Emojis are mostly used as a communication tool for emotions. Over 6 billion emojis are sent daily while 90% of the online community makes use of them.
Emojis are so much better than replying to texts with single letter 'K'
— Vihaan Kulkarni (@VihaanKulkarni1) July 17, 2020
Some say that emoji’s are nothing new. And just like energy, nothing is new under the sun. They have become a part of our daily lives so much so that they replace a lot of words as we type out messages. So it’s quite important that we understand what some of these emoji’s mean.
The ‘High Five’
The first emoji was designed by a Japanese man Shigetaka Kurita, in 1999.
— Present & Correct (@presentcorrect) July 17, 2020
Well, for one, the two hands placed firmly together, mean please or thank you in Japanese culture. A common alternative use for this emoji is for prayer and rarely a high-five.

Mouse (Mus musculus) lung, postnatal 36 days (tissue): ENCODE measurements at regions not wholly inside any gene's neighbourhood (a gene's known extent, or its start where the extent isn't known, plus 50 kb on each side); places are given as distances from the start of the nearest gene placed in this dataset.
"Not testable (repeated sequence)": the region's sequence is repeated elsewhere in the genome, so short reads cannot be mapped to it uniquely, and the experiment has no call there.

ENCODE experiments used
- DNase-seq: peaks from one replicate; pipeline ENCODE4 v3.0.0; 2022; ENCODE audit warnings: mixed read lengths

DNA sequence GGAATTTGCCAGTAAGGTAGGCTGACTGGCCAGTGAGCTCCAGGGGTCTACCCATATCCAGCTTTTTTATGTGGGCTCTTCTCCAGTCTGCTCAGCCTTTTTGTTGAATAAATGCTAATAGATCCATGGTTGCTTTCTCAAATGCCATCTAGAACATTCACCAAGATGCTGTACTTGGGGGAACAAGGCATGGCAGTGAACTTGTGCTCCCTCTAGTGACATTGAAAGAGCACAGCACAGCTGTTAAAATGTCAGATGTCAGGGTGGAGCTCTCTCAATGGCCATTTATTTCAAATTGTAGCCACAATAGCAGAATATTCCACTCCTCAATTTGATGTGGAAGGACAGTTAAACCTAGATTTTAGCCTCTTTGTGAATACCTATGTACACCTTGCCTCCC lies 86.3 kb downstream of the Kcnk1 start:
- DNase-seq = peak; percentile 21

The debate and confusion around this emoji highlight the nuances of language in both writing and symbols. As with anything else, it’s important to consider the context in relation to how this emoji is used. And, if things get really confusing, it’s usually ok to just ask.
This graphic explains what people initially meant when they sent hearts. I just learnt yesterday that the white heart means that love is ‘pure’.
However, despite these initial meanings, people tend to stray away and use them with their own definition. So as much as these may be the original meanings towards the emojis, it’s important to ask what someone means.
As its official name reveals, Smirking Face represents the facial expression of a smirk. We use it to communicate a range of feelings, including smugness, self-confidence, self-indulgence, mischief and cheeky humour.
Eggplant and Peaches
These are just fruits guys, come on!!
If you think that these emoji’s are don’t cut it for you, you can apply to get your own.